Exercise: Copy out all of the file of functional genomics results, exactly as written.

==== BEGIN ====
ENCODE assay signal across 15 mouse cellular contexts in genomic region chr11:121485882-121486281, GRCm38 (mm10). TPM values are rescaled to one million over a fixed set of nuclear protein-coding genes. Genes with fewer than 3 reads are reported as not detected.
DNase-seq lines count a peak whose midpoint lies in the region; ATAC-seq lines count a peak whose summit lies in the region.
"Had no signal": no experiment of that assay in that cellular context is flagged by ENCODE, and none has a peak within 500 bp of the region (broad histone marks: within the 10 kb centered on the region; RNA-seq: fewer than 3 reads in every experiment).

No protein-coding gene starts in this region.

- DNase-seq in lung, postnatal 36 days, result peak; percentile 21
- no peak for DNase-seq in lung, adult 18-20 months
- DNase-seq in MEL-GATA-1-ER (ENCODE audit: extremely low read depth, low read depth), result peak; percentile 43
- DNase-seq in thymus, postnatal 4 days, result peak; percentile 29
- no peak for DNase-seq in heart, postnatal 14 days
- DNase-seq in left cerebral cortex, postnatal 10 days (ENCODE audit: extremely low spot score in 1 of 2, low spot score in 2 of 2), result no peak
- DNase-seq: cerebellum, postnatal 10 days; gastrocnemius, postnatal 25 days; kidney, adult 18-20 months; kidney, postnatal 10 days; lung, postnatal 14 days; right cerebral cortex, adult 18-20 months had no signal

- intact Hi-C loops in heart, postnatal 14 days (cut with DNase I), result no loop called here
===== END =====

ENCODE assay signal across 15 mouse cellular contexts in genomic region chr11:121485882-121486281, GRCm38 (mm10). TPM values are rescaled to one million over a fixed set of nuclear protein-coding genes. Genes with fewer than 3 reads are reported as not detected.
DNase-seq lines count a peak whose midpoint lies in the region; ATAC-seq lines count a peak whose summit lies in the region.
"Had no signal": no experiment of that assay in that cellular context is flagged by ENCODE, and none has a peak within 500 bp of the region (broad histone marks: within the 10 kb centered on the region; RNA-seq: fewer than 3 reads in every experiment).

No protein-coding gene starts in this region.

- DNase-seq in lung, postnatal 36 days, result peak; percentile 21
- no peak for DNase-seq in lung, adult 18-20 months
- DNase-seq in MEL-GATA-1-ER (ENCODE audit: extremely low read depth, low read depth), result peak; percentile 43
- DNase-seq in thymus, postnatal 4 days, result peak; percentile 29
- no peak for DNase-seq in heart, postnatal 14 days
- DNase-seq in left cerebral cortex, postnatal 10 days (ENCODE audit: extremely low spot score in 1 of 2, low spot score in 2 of 2), result no peak
- DNase-seq: cerebellum, postnatal 10 days; gastrocnemius, postnatal 25 days; kidney, adult 18-20 months; kidney, postnatal 10 days; lung, postnatal 14 days; right cerebral cortex, adult 18-20 months had no signal

- intact Hi-C loops in heart, postnatal 14 days (cut with DNase I), result no loop called here